Wednesday, March 16, 2016
Candidate Changes Ballot Designation, Heeding Criticism
Schreiner Anticipates Challenging Archuleta’s Designation; Aceves Says He Is Mulling Challenge to Molina’s
By ROGER M. GRACE, Editor
A statement in email by a Los Angeles Superior Court judge criticizing a judicial candidate’s ballot designation yesterday prompted the candidate to change it.
In other election developments, Deputy District Attorney Steven Schreiner, a candidate for an open seat, said he expects to seek a writ barring Deputy District Attorney Debra Archuleta from using the designation, “Violent Crimes Prosecutor,” and Deputy District Attorney E. Matthew Aceves related that he is considering a challenge to attorney Alicia Molina’s designation as “Domestic Violence Attorney.”
The criticism from the judge—who asked not to identified—came in an email to the MetNews. The newspaper quoted the judge’s statement in an email to the candidate in question, private practitioner Eric O. Ibisi—who is challenging Judge Ray Santana—seeking his comment.
The judge charged that Ibisi’s use of the designation, “Judge Pro Tem” is an “absolutely illegal ballot designation,” commenting:
“Even more troubling is the unbelievable fact that the Registrar’s Office accepted it!!”
The jurist pointed to the 1988 Court of Appeal case of Luke vs. Superior Court which involved a challenge by Los Angeles Municipal Court Judge Sherill Luke, a candidate for the Superior Court, to the ballot designation of rival candidate Commissioner Jewell Jones, as “Judge, Los Angeles County (Acting).”
The appeals court held:
“We therefore hold that neither a court commissioner, nor any other individual who is not a ‘judge,’ as that term is defined in the Constitution and statutes of this state, may utilize a ballot designation containing the word ‘judge’ or a derivative thereof.”
Points to Canon
The judge drew attention to Canon 6D(9)(a) of the Code of Judicial Ethics, which provides:
“A temporary judge appointed under rule 2.810 of the California Rules of Court, from the time of the appointment and continuing indefinitely after the termination of the appointment, shall not use his or her title or service as a temporary judge (1) as a description of the lawyer’s current or former principal profession, vocation, or occupation on a ballot designation for judicial or other elected office….”
The judge remarked:
“Of course any attorney who is a candidate for judge must comply with these canons. As such, this act by Mr. Ibisi subjects him to State Bar discipline.”
Changes It Back
Ibisi initially used the designation of “Attorney at Law,” but last Friday, changed it. Yesterday afternoon, Ibisi’s campaign manager, Jasper Jackson, telephoned the MetNews to advise that Ibisi is “changing it back to ‘Attorney at Law.’ ”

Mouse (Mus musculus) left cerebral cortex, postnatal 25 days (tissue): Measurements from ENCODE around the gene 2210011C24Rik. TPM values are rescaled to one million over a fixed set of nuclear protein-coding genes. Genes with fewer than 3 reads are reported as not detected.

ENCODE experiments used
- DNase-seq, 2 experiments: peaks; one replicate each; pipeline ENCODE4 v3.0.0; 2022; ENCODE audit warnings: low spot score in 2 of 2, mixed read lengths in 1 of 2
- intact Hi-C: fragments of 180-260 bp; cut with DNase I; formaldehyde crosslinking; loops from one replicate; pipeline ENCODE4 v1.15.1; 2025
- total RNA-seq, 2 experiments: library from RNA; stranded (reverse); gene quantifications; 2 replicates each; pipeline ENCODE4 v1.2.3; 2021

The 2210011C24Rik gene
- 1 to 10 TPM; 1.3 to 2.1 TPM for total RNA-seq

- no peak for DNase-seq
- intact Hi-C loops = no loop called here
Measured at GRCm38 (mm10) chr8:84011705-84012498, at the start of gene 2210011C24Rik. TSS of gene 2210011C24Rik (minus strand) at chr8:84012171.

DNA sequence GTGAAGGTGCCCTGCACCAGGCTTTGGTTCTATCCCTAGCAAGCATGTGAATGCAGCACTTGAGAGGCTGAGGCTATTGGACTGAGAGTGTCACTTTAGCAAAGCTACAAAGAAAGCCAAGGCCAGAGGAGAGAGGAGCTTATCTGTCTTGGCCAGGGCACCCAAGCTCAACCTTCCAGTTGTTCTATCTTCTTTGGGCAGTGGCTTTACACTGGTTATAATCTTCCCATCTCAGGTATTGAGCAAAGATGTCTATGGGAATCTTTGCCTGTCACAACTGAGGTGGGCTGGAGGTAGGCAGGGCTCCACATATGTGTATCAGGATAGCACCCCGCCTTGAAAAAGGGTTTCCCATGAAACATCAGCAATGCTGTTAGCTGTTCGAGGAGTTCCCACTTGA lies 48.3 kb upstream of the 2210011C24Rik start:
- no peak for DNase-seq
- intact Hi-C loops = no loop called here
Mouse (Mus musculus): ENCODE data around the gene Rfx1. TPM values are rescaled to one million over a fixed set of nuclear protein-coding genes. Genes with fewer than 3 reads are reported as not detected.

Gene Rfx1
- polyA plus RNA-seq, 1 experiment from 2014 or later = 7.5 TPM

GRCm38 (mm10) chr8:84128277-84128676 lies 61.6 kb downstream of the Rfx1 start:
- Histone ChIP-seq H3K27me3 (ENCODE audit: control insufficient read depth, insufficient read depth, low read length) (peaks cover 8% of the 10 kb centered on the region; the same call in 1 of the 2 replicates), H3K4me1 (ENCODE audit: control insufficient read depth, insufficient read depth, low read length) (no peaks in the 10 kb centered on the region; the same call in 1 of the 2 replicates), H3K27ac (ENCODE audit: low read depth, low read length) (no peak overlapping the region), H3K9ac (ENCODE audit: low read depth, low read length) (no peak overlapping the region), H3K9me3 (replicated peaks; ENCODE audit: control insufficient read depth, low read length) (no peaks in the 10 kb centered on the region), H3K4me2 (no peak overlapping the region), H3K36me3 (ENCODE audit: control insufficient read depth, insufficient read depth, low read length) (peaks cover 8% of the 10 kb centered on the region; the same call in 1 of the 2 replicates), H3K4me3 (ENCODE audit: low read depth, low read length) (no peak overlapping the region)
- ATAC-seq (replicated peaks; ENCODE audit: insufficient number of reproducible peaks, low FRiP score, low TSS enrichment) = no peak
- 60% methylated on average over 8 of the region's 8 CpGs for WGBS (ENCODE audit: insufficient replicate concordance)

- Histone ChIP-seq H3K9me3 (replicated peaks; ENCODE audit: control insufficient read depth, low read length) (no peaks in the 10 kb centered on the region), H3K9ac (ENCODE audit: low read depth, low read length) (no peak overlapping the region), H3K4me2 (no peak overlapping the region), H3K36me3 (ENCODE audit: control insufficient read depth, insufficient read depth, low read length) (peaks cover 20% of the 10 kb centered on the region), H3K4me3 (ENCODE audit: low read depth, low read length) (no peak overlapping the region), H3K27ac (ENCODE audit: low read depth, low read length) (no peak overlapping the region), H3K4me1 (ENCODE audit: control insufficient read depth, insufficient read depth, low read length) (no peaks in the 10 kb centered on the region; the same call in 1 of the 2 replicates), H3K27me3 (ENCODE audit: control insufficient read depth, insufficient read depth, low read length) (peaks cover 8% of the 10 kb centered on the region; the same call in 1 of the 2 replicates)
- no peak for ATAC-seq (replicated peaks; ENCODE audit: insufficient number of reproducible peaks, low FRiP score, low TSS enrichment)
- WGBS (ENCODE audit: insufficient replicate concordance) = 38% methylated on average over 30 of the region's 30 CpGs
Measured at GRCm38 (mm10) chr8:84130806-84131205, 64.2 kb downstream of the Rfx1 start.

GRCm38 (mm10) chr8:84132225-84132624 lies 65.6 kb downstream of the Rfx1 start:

He said the change was already accomplished, explaining that he sent an email to the Registrar-Recorder’s Office, in his capacity as Ibisi’s authorized representative.
Ibisi said later that he personally made the change by telephoning the Registrar-Recorder’s Office and that a confirmatory email was then sent. He insisted that he acted in good faith, explaining that he has volunteered as a judge pro tem “for 20 years.”
He at first said, “I have not made the final decision” as to the designation, explaining that he can change it until the time the ballots are printed, but later said, “I’m sure I’m going to stay” with the current designation because “I don’t want issues.”
Schreiner, a candidate for Office No. 11, an open seat, said he questions Archuleta’s designation because she is in the White Collar Crimes Unit, which doesn’t handle violent crimes. He related that he has spoken to “a couple of attorneys” about seeking a writ and declared:
“I anticipate doing it.”
Archuleta said that Attorney Fredric Woocher of Strumwasser & Woocher is representing her, and has assured her the designation will be judicially approved. She said the only case she has had in trial in the past year is a domestic violence case.
Schreiner’s designation is “Gang Murder Prosecutor.” Archuleta said she will not challenge it.
A member of the District Attorney’s Office, speaking on condition of anonymity, said Archuleta has been hanging onto that case, left over from a previous assignment, in order to identify herself in the manner she’s doing.
Meanwhile, Aceves said yesterday he questions Molina’s designation because, as he understands it, she is actually an immigration attorney. He remarked that “it doesn’t appear to me” that her designation is accurate.
He said he is “not sure at this point” if he will challenge it, noting:
“It might not be the best use of my resources.”
Aceves’s own designation is “Child Molestation Prosecutor.” If it draws a challenge, he said, “I definitely will prevail.”
Molina did not respond to a request for comment.
Elections Code §13107(a)(3) says that ballot designations, with respect to non-incumbents, must be comprised of “[n]o more than three words designating either the current principal professions, vocations, or occupations of the candidate, or the principal professions, vocations, or occupations of the candidate during the calendar year immediately preceding the filing of nomination documents.”
Copyright 2016, Metropolitan News Company